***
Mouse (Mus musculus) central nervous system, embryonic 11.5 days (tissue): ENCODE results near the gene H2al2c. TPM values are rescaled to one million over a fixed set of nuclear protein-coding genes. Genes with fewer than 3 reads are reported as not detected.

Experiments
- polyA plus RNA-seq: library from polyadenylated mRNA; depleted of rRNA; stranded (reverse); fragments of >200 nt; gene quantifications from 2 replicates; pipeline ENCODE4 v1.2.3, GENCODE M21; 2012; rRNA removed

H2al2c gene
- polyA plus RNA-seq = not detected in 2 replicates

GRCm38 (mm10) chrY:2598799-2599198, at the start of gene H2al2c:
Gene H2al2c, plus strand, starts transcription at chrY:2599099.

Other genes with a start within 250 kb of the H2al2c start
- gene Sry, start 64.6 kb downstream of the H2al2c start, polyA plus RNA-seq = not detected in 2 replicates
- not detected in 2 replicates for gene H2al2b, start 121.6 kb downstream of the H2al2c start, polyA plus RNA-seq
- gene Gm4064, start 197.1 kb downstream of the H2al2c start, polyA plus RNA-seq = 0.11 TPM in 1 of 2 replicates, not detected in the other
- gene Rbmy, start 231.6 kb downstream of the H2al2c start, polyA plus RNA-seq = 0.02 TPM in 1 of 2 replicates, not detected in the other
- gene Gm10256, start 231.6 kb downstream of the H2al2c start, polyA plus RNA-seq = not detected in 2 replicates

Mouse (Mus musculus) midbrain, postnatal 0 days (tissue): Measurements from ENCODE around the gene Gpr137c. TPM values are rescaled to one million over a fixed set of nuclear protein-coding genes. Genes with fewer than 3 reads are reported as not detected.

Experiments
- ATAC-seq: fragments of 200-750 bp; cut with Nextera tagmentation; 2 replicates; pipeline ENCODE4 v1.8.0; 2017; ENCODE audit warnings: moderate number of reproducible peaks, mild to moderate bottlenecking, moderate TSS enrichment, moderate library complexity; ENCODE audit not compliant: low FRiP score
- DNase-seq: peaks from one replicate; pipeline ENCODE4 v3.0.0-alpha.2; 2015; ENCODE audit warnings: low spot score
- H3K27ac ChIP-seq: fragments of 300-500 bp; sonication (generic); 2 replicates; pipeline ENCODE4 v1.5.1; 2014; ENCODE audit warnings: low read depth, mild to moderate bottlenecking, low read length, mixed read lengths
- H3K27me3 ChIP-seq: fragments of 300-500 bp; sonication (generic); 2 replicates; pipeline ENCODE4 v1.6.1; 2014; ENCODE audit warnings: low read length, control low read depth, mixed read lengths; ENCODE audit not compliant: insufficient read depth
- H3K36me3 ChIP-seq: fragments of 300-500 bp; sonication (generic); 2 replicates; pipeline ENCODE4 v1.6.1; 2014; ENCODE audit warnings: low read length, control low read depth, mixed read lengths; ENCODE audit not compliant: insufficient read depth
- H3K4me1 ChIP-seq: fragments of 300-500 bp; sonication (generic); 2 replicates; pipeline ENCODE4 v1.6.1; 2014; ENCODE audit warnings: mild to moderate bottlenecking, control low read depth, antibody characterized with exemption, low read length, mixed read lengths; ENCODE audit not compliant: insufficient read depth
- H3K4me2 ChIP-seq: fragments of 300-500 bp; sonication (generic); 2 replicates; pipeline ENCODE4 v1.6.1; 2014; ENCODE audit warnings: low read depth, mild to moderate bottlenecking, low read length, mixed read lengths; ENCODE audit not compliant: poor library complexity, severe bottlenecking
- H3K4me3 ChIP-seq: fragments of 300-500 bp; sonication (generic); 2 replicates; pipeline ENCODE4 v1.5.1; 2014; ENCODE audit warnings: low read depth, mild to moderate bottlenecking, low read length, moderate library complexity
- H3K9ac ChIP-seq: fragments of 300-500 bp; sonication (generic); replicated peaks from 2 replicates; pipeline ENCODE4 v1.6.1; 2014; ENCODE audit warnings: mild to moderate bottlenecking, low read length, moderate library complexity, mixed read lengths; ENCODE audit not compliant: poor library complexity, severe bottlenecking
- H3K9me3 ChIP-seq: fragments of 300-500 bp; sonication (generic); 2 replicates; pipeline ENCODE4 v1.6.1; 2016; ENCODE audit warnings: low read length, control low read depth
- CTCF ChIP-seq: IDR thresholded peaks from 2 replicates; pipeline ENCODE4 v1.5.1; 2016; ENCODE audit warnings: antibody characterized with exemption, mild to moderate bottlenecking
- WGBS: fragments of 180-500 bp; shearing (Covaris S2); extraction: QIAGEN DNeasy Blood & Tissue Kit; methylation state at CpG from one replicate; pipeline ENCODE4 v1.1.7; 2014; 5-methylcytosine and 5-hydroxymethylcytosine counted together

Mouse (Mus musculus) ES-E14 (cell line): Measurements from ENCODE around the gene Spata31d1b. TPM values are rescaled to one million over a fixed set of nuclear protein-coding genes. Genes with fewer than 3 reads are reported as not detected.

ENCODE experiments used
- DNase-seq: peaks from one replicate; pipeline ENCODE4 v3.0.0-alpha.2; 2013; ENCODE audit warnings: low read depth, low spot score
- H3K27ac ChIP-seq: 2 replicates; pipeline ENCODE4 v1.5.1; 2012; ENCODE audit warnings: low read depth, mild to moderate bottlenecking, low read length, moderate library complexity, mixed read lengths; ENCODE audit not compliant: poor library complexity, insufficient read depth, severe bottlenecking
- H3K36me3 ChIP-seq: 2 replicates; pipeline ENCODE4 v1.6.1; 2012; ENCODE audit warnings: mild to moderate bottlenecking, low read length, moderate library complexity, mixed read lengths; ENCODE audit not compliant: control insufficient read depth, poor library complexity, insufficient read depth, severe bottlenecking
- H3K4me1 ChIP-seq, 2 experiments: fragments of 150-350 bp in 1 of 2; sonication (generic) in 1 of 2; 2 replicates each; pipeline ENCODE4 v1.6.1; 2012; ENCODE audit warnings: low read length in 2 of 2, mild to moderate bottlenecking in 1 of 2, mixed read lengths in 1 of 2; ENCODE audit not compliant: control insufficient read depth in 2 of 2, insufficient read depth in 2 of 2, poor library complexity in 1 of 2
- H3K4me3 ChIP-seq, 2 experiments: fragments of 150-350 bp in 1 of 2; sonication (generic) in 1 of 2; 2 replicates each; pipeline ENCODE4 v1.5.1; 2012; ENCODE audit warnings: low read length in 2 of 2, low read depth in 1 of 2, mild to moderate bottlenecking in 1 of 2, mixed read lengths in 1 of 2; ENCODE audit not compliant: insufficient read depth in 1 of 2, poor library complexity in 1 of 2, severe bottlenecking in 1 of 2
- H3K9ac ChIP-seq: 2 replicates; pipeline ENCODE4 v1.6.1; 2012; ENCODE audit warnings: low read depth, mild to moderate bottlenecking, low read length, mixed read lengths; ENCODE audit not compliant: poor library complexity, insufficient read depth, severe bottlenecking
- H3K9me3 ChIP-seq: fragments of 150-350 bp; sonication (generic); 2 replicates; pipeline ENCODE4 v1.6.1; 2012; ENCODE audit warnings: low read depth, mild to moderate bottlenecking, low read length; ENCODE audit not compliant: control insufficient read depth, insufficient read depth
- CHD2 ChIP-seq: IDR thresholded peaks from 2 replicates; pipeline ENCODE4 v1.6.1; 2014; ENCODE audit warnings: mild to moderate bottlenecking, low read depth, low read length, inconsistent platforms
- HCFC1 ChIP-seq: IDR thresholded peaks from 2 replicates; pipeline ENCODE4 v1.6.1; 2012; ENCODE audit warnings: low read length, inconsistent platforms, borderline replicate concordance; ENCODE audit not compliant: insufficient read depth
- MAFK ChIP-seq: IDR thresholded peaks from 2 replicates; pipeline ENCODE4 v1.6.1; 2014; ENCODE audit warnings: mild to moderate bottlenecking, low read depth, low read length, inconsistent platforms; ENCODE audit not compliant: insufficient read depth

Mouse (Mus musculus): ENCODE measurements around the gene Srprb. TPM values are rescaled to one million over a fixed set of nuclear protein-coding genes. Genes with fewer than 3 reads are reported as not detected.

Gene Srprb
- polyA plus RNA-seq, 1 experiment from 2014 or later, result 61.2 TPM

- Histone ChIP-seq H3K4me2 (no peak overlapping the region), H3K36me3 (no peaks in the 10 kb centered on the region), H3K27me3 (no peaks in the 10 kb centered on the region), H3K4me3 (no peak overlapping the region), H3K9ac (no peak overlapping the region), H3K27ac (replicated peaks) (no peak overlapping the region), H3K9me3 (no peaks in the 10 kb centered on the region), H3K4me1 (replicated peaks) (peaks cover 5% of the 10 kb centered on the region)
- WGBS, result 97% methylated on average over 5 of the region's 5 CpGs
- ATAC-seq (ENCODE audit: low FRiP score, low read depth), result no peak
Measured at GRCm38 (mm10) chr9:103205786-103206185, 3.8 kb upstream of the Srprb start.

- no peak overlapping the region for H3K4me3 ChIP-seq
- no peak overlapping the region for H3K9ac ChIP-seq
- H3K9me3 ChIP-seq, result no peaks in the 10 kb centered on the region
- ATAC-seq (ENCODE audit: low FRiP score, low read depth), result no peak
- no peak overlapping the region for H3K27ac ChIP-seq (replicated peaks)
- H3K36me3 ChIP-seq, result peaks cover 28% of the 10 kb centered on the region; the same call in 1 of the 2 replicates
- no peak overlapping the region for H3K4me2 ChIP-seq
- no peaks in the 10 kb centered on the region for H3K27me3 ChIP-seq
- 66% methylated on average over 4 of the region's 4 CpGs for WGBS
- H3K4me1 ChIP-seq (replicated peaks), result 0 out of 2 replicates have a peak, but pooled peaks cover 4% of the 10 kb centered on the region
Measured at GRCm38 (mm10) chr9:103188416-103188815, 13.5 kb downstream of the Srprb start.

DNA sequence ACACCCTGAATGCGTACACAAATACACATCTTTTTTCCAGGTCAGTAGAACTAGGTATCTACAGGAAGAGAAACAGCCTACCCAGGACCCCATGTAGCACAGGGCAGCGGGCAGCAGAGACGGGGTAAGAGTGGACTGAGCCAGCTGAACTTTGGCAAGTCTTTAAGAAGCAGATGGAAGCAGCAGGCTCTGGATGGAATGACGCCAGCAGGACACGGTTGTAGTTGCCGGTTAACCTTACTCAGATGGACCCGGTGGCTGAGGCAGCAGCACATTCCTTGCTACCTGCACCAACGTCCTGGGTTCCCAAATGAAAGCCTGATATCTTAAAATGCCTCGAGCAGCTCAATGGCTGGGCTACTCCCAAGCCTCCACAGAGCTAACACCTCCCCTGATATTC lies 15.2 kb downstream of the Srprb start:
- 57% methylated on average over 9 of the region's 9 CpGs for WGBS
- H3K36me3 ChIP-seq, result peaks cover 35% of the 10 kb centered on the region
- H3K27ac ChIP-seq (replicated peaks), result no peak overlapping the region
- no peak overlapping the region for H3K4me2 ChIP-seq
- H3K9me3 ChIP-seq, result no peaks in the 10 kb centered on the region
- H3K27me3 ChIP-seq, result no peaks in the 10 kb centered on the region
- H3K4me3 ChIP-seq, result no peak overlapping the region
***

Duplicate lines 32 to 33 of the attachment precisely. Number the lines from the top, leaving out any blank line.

- H3K36me3 ChIP-seq: 2 replicates; pipeline ENCODE4 v1.6.1; 2012; ENCODE audit warnings: mild to moderate bottlenecking, low read length, moderate library complexity, mixed read lengths; ENCODE audit not compliant: control insufficient read depth, poor library complexity, insufficient read depth, severe bottlenecking
- H3K4me1 ChIP-seq, 2 experiments: fragments of 150-350 bp in 1 of 2; sonication (generic) in 1 of 2; 2 replicates each; pipeline ENCODE4 v1.6.1; 2012; ENCODE audit warnings: low read length in 2 of 2, mild to moderate bottlenecking in 1 of 2, mixed read lengths in 1 of 2; ENCODE audit not compliant: control insufficient read depth in 2 of 2, insufficient read depth in 2 of 2, poor library complexity in 1 of 2